Dental Unit Waterlines
Studies have shown that colonies of microorganisms,
or biofilms, can form on the inside of the small-bore plastic
tubing that transports water within the dental unit to handpieces
and air-water syringes. Once formed, a biofilm serves as a
reservoir that may dramatically increase the number of free-floating
microorganisms in water used for dental treatment.
Most organisms isolated from dental water
systems originate from the public water supply and do not
pose a high risk of disease for healthy persons. Although
a few pathogenic organisms, such as Legionella spp. and Pseudomonas
sp., have been found, adverse public health threats have not
Dental Unit Water
Despite a lack of documented adverse health
effects, using water of uncertain microbiological quality
is inconsistent with infection control principles. Clearly,
dental unit water quality (DUWQ) is a concern. Levels of contamination
in water from untreated systems can exceed 1 million colony
forming units per milliliter (mL) of water.
Untreated dental units cannot reliably produce
water that meets drinking water standards (fewer than 500
CFU/mL of heterotrophic water bacteria). Even using source
water containing <500 CFU/mL of bacteria (e.g., tap, distilled,
or sterile water) in a self-contained system will not eliminate
bacterial contamination in treatment water if biofilms in
the water system are not controlled. Removal or inactivation
of dental waterline biofilms requires use of chemical germicides.
Dental Water Quality
For routine dental treatment, meet regulatory
standards for drinking water.*
* <500 CFU/mL of heterotrophic water bacteria.
For this reason, CDC recommends that water
used for routine dental treatment meet regulatory standards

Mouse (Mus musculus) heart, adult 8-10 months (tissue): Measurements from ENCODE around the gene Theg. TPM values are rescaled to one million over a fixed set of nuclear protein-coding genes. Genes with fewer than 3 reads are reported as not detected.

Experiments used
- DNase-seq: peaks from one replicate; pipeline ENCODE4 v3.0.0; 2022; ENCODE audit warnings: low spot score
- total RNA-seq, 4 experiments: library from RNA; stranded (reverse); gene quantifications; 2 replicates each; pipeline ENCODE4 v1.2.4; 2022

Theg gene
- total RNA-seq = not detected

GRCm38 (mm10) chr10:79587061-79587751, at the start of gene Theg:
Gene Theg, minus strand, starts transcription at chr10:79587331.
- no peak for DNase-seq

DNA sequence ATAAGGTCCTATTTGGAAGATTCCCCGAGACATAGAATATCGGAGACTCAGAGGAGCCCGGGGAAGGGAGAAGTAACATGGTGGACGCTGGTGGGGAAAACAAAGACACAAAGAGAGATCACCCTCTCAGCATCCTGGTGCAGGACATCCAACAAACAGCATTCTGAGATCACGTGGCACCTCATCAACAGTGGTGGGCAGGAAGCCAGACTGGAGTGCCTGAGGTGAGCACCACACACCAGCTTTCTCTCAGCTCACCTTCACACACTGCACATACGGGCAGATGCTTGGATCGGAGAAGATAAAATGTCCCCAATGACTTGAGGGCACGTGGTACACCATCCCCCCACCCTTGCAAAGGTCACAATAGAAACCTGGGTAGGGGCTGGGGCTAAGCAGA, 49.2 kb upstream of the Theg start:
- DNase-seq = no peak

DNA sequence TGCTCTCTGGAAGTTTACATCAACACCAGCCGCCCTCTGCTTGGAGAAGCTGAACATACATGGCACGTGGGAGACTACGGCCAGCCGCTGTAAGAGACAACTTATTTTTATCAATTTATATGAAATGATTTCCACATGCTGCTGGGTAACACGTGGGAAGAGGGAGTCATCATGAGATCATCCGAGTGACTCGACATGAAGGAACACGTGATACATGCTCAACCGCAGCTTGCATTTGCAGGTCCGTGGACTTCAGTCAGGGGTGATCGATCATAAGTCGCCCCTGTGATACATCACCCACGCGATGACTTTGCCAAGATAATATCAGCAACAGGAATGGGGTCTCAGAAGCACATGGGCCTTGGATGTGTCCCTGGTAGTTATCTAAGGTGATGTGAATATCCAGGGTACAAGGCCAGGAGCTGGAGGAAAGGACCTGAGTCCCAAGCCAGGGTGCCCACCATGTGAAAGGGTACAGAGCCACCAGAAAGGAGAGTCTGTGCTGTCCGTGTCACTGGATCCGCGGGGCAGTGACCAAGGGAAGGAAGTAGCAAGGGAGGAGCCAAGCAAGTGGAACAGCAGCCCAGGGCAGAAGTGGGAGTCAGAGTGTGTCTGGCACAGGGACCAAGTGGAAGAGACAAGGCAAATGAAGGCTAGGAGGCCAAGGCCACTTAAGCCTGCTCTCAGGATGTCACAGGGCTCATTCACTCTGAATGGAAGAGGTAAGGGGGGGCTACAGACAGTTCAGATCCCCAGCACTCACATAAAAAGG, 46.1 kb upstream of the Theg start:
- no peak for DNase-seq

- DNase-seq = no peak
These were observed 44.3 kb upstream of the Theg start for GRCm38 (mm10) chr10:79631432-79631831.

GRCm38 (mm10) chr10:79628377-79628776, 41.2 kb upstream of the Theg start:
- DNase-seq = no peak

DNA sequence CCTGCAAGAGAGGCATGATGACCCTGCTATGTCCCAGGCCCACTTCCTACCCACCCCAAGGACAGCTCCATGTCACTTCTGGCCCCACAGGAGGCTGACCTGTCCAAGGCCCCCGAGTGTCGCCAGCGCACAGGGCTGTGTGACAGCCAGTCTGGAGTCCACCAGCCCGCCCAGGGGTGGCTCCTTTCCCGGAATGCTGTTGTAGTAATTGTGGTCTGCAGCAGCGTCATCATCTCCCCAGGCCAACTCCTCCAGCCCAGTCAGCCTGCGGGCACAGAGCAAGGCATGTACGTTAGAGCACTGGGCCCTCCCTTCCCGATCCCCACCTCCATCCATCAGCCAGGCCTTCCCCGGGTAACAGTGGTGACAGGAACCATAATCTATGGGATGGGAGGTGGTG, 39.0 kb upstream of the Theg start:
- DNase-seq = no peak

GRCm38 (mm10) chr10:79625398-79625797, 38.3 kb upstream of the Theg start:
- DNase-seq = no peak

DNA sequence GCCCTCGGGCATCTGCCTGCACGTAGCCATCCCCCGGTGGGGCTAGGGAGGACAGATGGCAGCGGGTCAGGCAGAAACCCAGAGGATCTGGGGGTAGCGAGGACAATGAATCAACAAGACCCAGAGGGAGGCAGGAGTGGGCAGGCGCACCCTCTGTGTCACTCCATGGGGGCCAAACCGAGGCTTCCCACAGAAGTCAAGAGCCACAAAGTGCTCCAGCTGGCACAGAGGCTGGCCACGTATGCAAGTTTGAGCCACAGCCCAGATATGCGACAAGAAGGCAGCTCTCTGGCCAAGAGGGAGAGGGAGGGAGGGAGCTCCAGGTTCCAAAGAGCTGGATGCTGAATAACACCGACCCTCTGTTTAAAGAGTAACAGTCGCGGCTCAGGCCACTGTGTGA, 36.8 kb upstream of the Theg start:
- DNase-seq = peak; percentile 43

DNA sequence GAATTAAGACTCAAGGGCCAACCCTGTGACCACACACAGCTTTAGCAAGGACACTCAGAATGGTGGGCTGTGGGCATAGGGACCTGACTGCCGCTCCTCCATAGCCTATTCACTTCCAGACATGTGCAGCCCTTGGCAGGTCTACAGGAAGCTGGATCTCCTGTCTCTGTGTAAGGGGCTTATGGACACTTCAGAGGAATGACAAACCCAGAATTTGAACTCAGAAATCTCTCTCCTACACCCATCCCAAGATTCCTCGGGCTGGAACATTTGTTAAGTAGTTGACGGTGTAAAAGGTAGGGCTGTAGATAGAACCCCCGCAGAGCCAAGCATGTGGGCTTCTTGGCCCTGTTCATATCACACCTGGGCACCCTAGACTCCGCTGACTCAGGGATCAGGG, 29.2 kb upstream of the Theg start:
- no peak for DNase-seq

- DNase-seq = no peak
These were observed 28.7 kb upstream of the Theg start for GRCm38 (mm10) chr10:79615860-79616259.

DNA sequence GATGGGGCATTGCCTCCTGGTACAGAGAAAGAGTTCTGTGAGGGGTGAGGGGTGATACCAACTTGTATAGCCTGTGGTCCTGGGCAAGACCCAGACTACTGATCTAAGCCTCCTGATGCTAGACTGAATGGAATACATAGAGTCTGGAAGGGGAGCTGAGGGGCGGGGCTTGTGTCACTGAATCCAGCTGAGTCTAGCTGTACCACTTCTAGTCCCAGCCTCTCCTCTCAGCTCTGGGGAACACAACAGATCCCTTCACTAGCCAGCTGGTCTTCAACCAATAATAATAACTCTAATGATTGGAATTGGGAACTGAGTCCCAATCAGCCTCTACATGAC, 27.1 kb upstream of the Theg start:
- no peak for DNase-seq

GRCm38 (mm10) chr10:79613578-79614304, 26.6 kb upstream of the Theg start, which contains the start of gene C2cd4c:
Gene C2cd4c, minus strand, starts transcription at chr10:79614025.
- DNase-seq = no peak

for drinking water (fewer than 500 CFU/mL of heterotrophic
Available DUWL Technology
In recent years, commercial devices and
procedures designed to improve the quality of water used in
dental treatment have become widely available. Examples of
methods shown to be effective include the following:
- Self-contained water systems combined with intermittent
or continuous chemical treatment.
- In-line microfilters.
- Combinations of these treatments.
- Another alternative is to bypass the conventional dental
water delivery system entirely and use either autoclavable
or disposable pathways, such as sterile water delivery systems.
As with any dental equipment, always consult with the dental
unit manufacturer for appropriate methods to maintain the
recommended quality of dental water.
Monitoring of dental water quality may be performed using
commercial self-contained test kits or commercial water-testing
laboratories. In-office water-testing systems are available
that work at room temperature using small paddles or plates
of culture medium to reveal bacterial colonies after 72 or
Dentists should consult with the manufacturer of their dental
unit or water delivery system to determine the best method
for maintaining acceptable water quality (i.e., <500 CFU/mL)
and the recommended frequency of monitoring.
Sterile Irrigating Solutions
During oral surgical procedures, microorganisms may enter
the bloodstream and other normally sterile areas of the oral
cavity (e.g., bone or subcutaneous tissue). For this reason,
sterile solutions (e.g., sterile saline or sterile water)
should be used as a coolant/irrigator when performing surgical
Because the tubing cannot be reliably sterilized, conventional
dental units cannot reliably deliver sterile water even when
equipped with independent water reservoirs. Sterile water
delivery devices, such as sterile irrigating syringes, or
bulb syringes should be used to deliver sterile water. Sterile
water systems, such as those used with surgical handpieces,
bypass the dental unit and use sterile disposable or autoclavable
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